dust
Pronunciation Noun

dust

  1. Fine particles
    1. (uncountable) Fine, dry particles of matter found in the air and covering the surface of objects, typically consisting of soil lifted up by the wind, pollen, hair, etc.
    2. (astronomy, uncountable) Submicron particles in outer space, largely silicates and carbon compounds, that contribute greatly to extinction at visible wavelengths.
    3. (obsolete) A single particle of earth or other material.
      • 1595 December 9 (first known performance)​, William Shakespeare, “The life and death of King Richard the Second”, in Mr. William Shakespeares Comedies, Histories, & Tragedies: Published According to the True Originall Copies (First Folio), London: Printed by Isaac Iaggard, and Ed[ward] Blount, published 1623, OCLC 606515358 ↗, [Act II, scene iii]:
        to touch a dust of England's ground
  2. (countable) The act of cleaning by dusting.
    • 2010, Joan Busfield, Michael Paddon, Thinking About Children: Sociology and Fertility in Post-War England (page 150)
      […] once they start school, I mean you can do a room out one day, the next day it only needs a dust, doesn't it?
  3. The earth, as the resting place of the dead.
    • 1611, The Holy Bible, […] (King James Version), imprinted at London: By Robert Barker, […], OCLC 964384981 ↗, Job 7:21 ↗:
      For now shall I sleep in the dust.
  4. The earthy remains of bodies once alive; the remains of the human body.
    • ?, Alfred Tennyson, St. Simeon Stylites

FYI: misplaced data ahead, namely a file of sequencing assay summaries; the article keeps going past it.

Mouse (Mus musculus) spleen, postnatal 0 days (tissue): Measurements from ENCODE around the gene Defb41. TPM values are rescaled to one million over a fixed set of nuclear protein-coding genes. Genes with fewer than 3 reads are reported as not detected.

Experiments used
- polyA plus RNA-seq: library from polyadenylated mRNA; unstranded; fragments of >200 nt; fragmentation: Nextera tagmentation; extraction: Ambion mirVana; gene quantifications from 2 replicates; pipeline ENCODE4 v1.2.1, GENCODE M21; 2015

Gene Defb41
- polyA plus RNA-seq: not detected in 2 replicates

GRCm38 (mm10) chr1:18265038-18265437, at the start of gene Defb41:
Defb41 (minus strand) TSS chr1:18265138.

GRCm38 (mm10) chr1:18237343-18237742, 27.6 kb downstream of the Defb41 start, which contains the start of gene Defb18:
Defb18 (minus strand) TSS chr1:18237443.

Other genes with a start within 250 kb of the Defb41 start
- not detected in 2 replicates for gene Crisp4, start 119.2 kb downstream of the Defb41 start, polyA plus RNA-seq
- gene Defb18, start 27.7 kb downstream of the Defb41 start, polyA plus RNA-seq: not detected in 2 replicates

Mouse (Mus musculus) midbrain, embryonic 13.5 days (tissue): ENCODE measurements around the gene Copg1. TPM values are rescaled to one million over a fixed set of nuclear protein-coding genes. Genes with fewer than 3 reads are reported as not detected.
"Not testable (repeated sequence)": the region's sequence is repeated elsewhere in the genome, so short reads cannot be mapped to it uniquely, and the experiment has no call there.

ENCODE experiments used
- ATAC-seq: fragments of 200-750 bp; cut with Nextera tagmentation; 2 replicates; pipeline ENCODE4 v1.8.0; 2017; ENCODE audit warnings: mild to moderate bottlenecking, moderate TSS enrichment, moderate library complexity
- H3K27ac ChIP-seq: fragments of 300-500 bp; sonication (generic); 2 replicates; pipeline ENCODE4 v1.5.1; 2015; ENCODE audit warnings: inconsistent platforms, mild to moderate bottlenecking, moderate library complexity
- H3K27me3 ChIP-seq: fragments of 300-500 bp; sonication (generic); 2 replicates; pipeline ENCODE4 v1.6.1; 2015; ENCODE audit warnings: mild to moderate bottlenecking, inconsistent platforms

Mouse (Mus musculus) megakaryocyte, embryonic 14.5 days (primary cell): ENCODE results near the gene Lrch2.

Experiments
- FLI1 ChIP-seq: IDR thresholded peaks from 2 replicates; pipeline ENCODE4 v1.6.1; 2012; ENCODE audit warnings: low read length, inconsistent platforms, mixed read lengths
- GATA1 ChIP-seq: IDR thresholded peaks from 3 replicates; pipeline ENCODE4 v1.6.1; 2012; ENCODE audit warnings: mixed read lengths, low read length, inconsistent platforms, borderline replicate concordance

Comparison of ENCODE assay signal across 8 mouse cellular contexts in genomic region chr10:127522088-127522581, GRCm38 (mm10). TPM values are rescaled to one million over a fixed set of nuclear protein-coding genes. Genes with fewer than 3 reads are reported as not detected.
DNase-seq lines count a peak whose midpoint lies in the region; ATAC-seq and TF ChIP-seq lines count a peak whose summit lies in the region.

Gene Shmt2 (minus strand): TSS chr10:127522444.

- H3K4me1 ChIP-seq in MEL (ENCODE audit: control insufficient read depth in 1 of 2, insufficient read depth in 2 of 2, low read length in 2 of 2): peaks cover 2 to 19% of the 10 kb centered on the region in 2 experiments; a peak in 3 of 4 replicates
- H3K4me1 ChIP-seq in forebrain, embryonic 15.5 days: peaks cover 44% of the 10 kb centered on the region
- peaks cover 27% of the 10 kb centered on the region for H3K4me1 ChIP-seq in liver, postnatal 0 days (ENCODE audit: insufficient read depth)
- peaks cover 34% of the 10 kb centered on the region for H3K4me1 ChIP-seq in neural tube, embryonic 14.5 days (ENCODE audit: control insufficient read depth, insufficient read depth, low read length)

And you may carve a shrine about my dust.
  5. (figurative) Something worthless.
    • c. 1596, William Shakespeare, “The Life and Death of King Iohn”, in Mr. William Shakespeares Comedies, Histories, & Tragedies: Published According to the True Originall Copies (First Folio), London: Printed by Isaac Iaggard, and Ed[ward] Blount, published 1623, OCLC 606515358 ↗, [Act III, scene i]:
      And by the merit of vile gold, dross, dust.
  6. (figurative) A low or mean condition.
    • 1611, The Holy Bible, […] (King James Version), imprinted at London: By Robert Barker, […], OCLC 964384981 ↗, 1 Samuel 2:8 ↗:
      [God] raiseth up the poor out of the dust.
  7. (slang, dated) cash; money (in reference to gold dust).
  8. (colloquial) A disturbance or uproar.
    to raise, or kick up, a dust
  9. (mathematics) A totally disconnected set of points with a fractal structure.
Translations Verb

dust (dusts, present participle dusting; past and past participle dusted)

  1. (transitive) To remove dust from.
    The cleaning lady needs a stool to dust the cupboard.
  2. (intransitive) To remove dust; to clean by removing dust.
    Dusting always makes me cough.
  3. (intransitive) Of a bird, to cover itself in sand or dry, dusty earth.
  4. (transitive) To spray or cover something with fine powder or liquid.
    The mother dusted her baby's bum with talcum powder.
  5. (chiefly, US slang) To leave; to rush off.
    • 1939, Raymond Chandler, The Big Sleep, Penguin 2011, page 75:
      He added in a casual tone: ‘The girl can dust. I'd like to talk to you a little, soldier.’
  6. To reduce to a fine powder; to levigate.
  7. To kill or severely disable.
Translations Translations Translations
  • German: ein Sandbad nehmen, sandbaden
Translations
Dust
Proper noun
  1. Surname



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